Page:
Anyhow, the center was nice and had a huge breakfast buffet set out. We were the first ones there, so anxious were we to get through that "scary" town! Later on more people showed up and the tour came together and everyone loaded into a van. It was several hours' drive to the canal where we'd pick up the boat, much of it over dirt roads and through almost endless banana plantations owned by Del Monte and Chiquita.

Our guide was Laura, a tiny Costa Rican who had some degree in tourism and painstakingly explained everything in detail in Spanish and English and was very knowledgable. After an hour, we stopped at a Del Monte plant where they were harvesting bananas. It was kind of amazing how much of the work was done manually and how very little machinery was involved. Through the huge fields of banana trees, there was a system of raised rails set up. Guys working in the field would attach huge limbs of bananas to a series of hooks on the rail, then run with a chain, pulling the whole line, back to the plant. They'd pull the bunches into the end of the plant, where other guys would hack off bunches of bananas that you buy in the store. Each branch must've had something like a dozen bunches. These would get passed on to another room where only women were working to sort out the good bunches and throw them in huge pools to wash off the sap that spoils the bananas, or to throw bruised bananas in a big truck trailer, where a big pile was accumulating, to be sent off to make baby food or banana wine. After washing, the bunches were moved to another section where only men stood packing them into boxes, super-fast.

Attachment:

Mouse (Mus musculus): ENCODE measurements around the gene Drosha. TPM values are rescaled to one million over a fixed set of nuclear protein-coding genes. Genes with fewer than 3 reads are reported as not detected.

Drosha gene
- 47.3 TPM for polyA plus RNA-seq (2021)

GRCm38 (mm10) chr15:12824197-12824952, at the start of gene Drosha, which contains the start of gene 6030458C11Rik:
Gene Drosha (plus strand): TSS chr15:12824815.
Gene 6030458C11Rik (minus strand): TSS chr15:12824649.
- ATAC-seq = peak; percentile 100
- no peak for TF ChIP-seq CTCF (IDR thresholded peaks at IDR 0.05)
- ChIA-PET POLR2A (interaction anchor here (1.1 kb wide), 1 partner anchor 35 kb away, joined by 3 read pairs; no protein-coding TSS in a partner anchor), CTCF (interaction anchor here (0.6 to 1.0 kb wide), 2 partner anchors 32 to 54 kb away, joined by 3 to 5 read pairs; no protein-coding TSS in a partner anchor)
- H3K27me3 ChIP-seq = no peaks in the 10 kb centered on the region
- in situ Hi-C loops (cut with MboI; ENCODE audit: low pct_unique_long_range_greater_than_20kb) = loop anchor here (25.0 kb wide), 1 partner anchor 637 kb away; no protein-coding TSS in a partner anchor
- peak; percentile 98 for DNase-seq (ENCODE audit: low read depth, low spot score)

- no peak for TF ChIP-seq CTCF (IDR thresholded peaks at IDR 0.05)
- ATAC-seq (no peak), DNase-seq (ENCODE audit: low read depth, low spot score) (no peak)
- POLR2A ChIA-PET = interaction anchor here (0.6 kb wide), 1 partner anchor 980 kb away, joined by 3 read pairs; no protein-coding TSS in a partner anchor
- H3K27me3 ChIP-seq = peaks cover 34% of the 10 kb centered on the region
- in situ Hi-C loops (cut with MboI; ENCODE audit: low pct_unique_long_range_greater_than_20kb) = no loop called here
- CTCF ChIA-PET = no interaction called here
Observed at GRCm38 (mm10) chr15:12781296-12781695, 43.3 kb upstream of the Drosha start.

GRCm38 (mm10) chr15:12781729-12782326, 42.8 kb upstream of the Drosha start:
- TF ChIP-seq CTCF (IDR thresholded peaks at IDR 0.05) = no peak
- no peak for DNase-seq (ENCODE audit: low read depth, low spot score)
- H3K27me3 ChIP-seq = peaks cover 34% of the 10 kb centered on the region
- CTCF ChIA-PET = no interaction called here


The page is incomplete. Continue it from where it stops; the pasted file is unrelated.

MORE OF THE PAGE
It was really interesting, but we wondered if the workers kind of felt like a zoo exhibit with all the tourists pressing our faces to the mesh around the plant. One lady washing bananas turned and posed with a bunch and we all took pictures (yes, I'm a total tourist too!). Laura took us to the field across the dirt road from the plant and explained all about bananas - the trees take 10 months to mature and only yield one bunch of fruit. Standing water will kill them, so all the trees were surrounded by deep ditches for the rainy season. They grow in bunches of three trees, one mature and one maturing while a third is just getting started. I'd read a little about the history too - that banana farming in Costa Rica was an outgrowth of American railroad builders to build a railroad from San Jose to the coast.

After another hour, we stopped again, this time at a little conservation center where the proprietor took us through a dense garden where he'd collected all sorts of jungle plants and told us about them. He took down a cocoa pod and let us try the cocoa beans inside, which only taste very distantly like bittersweet chocolate. He had a screened-in area where he'd collected all sorts of cool tropical frogs - bright-colored and one even translucent white. I'd say most of the cool wildlife we saw in Costa Rica was in captivity, despite our efforts to bring binoculars on our hikes and get up early in the morning!